“ It was held (Sc. in the case of The Tasmania) that a Court ofAppeal ought only to decide in favour of an appellant, on a groundthere put forward for the first time, if it be satisfied beyond doubt,first, that it has before it all the facts bearing upon the newcontention as completely as would have been the case ifthecontroversy had arisen at the trial; and next, that no satisfactoryexplanation could have been offered by those whose conduct isimpugned if an opportunity for explanation had been offered themwhen in the witness box. I am not sure that this ruling would applyto a system of procedure in which the framing of issues at the trial isan essential step except to the extent of admitting a new contentionurged for the first time in the Court of Appeal, which, though nottaken at the trial, is still admissible under some one or other of theissues framed. Under our procedure all the contentious matterbetween the parties to a civil suit is, so to say, focussed in the issuesof law and fact framed. Whetever is not involved in the issues is to-be taken as admitted by one party or the other, and I do not think thatunder our procedure it is open to a party to put forward a ground forthe first time in appeal unless it might have been put forward in theCourt below under some one or. other of the issues framed, and whensuch a ground, that is to say, a ground that might have been putforward in the Court below, is put forward in appeal for the first time,the cautions indicated in the case of The Tamania * may well beobserved ”.
See also per Bertram C.J. in Manian v. Sanmugam This rule seemssubject however to the qualification contained in the judgment of deSampayo J. in Attomey-General'v. Punchirala'. Counsel for respondents,he says, had “ argued that as no issue had been stated as to whether thetalipot, even if genuine, satisfied the requirements of section 6 of theOrdinance (No. 12 of 1840), the action must, as |;he District Judge himselfappears to have thought, fail, in view of the finding as to the genuinenessof the talipot. This is taking a very narrow view of the nature of a trialin the Court of first instance. The issue said to be necessary would havereference merely to the construction of an Ordinance, and no Courtshould refuse to apply statute law, even though there be no formal issuestated on the point. If necessary, the Court should, in pursuance ofthe provision of the Civil Procedure Code in that behalf, frame an issue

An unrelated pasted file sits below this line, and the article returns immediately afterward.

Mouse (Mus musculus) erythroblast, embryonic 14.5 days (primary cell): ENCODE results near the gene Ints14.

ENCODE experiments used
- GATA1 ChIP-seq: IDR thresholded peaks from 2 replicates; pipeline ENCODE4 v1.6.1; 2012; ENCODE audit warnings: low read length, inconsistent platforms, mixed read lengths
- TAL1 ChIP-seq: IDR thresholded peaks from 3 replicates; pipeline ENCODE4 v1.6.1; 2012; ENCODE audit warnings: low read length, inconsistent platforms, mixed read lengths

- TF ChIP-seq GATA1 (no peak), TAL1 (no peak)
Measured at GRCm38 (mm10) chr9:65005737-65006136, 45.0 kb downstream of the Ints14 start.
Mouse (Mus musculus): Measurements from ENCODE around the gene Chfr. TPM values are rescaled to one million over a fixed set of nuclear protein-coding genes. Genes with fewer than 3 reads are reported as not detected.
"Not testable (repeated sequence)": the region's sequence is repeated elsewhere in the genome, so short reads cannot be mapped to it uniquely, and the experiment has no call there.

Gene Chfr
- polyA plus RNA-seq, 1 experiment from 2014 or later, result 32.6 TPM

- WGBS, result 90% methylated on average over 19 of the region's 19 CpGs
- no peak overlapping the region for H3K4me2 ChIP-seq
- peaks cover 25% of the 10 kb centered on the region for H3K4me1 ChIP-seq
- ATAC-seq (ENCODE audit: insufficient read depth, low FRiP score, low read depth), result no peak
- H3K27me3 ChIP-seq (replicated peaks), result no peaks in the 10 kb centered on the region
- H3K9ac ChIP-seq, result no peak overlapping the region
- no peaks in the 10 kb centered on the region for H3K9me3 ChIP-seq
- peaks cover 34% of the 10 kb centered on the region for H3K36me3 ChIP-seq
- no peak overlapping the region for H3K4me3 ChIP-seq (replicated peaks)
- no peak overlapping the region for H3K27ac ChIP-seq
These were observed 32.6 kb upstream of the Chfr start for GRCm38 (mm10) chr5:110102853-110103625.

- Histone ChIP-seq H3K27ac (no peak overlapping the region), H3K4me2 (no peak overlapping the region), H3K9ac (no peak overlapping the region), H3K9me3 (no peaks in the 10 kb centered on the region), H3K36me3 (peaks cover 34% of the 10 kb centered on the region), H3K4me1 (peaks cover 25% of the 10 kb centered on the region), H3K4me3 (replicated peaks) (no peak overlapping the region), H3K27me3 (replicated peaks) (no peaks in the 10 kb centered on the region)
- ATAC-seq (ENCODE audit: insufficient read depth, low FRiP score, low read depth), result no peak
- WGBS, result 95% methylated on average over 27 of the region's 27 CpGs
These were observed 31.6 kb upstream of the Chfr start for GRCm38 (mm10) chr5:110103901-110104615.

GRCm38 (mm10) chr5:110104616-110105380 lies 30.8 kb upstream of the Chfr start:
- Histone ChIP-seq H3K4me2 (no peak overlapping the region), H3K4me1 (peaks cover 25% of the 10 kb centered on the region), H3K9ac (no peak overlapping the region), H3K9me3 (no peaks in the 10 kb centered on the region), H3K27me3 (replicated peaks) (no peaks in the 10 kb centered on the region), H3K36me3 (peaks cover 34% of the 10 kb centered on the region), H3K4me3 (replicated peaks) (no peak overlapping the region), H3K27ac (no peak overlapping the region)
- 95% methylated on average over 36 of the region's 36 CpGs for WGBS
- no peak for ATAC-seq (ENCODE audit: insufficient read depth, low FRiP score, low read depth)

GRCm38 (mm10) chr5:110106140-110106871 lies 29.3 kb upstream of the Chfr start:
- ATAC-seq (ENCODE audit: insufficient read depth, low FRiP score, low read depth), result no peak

I (1912) 15 N. L. R. 811.* (1890) 15 A. C. 223.
(1920) 22 N. L. R. 251.-* (1919) 81 -V. L. B. 51.
Prins v, Sabaratnam.
before delivering judgment”. The effect seems to be that a point oflaw which is a point of law and nothing else can be raised for the first timein a Court of Appeal. But the point that was argued to us in this casedoes not seem to be a pure point of law. Writing or no writing is aquestion of fact, and though there is nothing in the evidence to suggestthat the' defendant did give anything in writing, still in the absence ofany issue on the point or of anything suggesting that it was a pointreally present to the mind of the Court when trying the case, it isimpossible to be certain that there was no writing. If, therefore, I givean opinion on this point, it must not be taken as a ruling that it was one'that the appellant could raise on the appeal in this case.
It seems to me however that if the evidence of the defendant-appellantis rightly apprehended, what he did was not to guarantee the debt of hisdeceased father but to assume that debt himself ; it was a case of novationnot of guarantee, and if a novation, no writing was required. “ If there bean existing debt for which a third party is liable to the promisee, and if thepromisor undertakes to be answerable for it, still there is no guaranteeif the terms of the arrangement are such as to effect an extinguishmentof the original liability. If A says to X, ‘ give M a receipt in full for hisdebt to you, and I will pay the amount ’ this promise does not fall withinthe statute ; for there is no suretyship, but a substitution of one debtorfor another”—Anson on Contract 12th Edition, page 77, citing Goodmanv. Chase3. Here is certainly seems as if there had been a substitutionof one debtor for another, of the defendant-appellant for the estate ofhis deceased father. If so, it is a case of novation and not of guarantee,and it has never been suggested that the statute, Ordinance No. 7 of 1840,enacted that a novation to be valid must • be in writing. It can be byparol merely and still be perfectly valid.
For the foregoing reasons, I am of opinion that this appeal must bedismissed with costs.
Dalton J.—I agree.
FERNANDO v. ABEYEGOONESEKERA